To commemorate the 43rd anniversary of the death of calypso icon Cecil “Maestro” on August 31, 1977 and, to remember his contribution as one of the two artistes accredited with being responsible for the birth of soca music in T&T, members of the South Central Island Production (SCIP) have reconstructed his tomb at Princes Town in his honour and memory. If Hume was alive today he would have been 81-years-old.
Back in 1977, Hume’s Bionic Man was released shortly after his untimely death and to defy the rumuors that his death was his premonition fellow calypsonian and Chairperson of SCIP Carey “Kinte” Stephens disputed the rumour, and said the song was based on another reality event.
In the opening lines of the song Maestro sang, “Ah car crash, Ah harsh lash, everybody say man done. Ah news flash, severe smash, one more calypsonian gone. Scientist from a foreign country sat and plan to turn me into ah bionic man. De doctor ask meh mudda wah she crying for, they brining me back better than before…”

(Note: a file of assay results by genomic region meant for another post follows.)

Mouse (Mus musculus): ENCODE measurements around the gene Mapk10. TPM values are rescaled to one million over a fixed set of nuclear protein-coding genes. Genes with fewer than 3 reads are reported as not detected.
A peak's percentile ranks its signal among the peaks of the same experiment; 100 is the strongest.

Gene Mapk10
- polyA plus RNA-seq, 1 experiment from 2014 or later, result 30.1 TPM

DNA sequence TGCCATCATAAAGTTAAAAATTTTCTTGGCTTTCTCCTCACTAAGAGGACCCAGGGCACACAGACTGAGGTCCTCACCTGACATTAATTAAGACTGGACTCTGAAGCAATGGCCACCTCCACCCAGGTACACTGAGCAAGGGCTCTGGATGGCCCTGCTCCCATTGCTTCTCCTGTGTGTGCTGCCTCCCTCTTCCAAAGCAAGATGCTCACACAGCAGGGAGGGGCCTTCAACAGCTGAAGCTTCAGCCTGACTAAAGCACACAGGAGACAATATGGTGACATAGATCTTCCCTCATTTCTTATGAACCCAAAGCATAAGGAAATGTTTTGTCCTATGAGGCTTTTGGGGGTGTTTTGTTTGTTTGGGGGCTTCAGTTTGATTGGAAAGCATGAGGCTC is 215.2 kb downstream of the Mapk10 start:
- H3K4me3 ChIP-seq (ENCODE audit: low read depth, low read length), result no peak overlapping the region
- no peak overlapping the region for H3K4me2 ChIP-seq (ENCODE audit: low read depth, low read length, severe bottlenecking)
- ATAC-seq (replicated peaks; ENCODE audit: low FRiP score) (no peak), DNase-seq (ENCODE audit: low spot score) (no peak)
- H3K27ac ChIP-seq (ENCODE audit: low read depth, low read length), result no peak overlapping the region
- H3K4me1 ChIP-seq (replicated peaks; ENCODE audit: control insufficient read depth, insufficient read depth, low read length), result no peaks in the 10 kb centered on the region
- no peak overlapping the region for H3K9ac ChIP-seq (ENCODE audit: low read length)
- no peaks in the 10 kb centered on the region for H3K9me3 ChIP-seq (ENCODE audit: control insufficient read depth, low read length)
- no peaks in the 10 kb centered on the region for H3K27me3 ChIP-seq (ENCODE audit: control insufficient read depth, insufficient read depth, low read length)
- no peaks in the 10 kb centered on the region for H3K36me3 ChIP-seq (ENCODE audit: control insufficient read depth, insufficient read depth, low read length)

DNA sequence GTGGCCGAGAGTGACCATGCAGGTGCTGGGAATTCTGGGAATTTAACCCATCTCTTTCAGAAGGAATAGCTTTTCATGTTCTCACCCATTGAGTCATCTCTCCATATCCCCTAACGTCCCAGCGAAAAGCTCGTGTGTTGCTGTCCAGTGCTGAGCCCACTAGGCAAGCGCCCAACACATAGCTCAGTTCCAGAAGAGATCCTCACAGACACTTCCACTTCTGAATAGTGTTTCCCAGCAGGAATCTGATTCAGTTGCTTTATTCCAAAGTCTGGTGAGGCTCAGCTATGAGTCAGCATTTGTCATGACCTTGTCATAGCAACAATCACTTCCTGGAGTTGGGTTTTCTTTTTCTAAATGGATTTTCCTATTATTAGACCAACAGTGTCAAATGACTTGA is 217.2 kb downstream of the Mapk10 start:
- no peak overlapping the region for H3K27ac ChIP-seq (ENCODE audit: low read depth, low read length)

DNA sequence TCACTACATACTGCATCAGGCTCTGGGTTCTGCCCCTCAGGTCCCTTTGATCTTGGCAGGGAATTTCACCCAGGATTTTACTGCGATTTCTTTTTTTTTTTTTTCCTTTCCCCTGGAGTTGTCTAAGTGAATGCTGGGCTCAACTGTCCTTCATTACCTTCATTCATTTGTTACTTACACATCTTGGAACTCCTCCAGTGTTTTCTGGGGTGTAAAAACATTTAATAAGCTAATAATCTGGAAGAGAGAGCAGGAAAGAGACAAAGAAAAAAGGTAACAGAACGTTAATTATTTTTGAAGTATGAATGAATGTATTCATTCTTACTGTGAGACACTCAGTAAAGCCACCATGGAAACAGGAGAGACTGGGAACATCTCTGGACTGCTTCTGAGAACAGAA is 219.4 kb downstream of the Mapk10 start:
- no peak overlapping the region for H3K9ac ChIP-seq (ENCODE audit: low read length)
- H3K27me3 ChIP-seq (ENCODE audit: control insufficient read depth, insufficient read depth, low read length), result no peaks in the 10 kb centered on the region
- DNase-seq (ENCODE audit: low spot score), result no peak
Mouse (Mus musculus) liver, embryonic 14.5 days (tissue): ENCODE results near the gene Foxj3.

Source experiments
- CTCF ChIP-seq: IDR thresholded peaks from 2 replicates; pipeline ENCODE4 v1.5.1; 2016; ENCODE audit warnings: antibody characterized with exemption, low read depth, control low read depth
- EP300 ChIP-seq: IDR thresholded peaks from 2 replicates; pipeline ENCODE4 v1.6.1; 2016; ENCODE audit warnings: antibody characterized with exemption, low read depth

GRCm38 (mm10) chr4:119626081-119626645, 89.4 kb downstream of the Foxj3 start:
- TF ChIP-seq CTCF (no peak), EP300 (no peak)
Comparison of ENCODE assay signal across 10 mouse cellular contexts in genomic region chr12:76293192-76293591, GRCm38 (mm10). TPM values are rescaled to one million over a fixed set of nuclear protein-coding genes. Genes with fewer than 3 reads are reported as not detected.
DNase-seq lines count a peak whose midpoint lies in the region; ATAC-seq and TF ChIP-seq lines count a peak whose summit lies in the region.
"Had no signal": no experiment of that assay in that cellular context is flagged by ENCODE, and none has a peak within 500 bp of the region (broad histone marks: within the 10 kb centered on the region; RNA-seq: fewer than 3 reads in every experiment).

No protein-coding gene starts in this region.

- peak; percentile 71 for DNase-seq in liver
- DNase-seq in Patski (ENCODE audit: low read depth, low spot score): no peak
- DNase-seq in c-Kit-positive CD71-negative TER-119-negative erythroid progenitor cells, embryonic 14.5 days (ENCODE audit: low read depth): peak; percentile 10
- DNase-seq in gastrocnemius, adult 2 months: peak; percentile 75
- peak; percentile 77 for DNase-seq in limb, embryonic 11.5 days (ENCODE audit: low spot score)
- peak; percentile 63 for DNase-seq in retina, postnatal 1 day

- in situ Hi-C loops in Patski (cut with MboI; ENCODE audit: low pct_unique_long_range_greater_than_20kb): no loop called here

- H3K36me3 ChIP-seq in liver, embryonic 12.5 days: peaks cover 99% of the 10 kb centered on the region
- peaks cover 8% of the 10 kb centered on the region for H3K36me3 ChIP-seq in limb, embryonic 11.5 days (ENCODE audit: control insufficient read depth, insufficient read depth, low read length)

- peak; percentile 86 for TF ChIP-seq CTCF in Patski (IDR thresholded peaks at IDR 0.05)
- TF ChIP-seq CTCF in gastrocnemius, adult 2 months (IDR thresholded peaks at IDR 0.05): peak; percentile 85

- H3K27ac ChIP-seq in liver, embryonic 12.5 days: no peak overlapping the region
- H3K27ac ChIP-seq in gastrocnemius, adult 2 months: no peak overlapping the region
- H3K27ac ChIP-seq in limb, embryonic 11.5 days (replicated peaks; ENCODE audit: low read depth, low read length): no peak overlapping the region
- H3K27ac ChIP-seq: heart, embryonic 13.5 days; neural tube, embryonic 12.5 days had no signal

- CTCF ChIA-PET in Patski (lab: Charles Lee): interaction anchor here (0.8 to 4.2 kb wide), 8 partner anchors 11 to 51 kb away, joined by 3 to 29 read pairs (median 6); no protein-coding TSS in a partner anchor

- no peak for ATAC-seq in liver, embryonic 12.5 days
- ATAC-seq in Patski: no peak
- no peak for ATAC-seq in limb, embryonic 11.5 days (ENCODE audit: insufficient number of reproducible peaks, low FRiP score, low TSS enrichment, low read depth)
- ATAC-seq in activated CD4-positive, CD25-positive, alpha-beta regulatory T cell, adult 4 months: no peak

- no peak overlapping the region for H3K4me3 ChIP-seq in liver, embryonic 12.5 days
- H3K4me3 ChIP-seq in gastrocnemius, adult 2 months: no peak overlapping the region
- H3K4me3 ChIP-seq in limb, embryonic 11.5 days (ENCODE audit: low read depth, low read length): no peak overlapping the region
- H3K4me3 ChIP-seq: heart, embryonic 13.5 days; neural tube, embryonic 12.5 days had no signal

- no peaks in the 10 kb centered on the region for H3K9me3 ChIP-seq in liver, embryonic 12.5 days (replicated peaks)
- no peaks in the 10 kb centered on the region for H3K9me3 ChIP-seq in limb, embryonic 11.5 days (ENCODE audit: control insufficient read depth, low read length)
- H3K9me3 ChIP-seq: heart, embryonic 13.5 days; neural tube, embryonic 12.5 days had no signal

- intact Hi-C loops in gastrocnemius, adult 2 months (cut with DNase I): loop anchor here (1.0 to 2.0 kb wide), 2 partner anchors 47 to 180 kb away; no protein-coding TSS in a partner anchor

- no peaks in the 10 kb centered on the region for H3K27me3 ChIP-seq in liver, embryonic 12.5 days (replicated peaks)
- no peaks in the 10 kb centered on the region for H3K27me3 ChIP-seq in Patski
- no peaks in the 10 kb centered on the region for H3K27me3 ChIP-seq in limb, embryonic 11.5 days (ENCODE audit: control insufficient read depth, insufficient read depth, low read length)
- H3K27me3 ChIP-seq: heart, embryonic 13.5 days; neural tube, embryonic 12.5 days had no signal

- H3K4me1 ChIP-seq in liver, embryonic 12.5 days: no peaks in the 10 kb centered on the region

Stephens said: “That said year, Maestro had a freak accident, colliding into a bridge in Port-of-Spain, and in the (calypso) tent all thought it was a dangerous one. He hit a bridge on his way to the tent. With the accident, and Steve Austin being popular on TV, Maestro did the song on a movie. He did the song as him as the Bionic Man. Most of his songs was based on TV shows. The song was supposed to be released after he come back from New York; that album was supposed to be a template for the soca music. It was a template of what soca was supposed to be. Because of his death, they just rush ahead and released the song on the album.”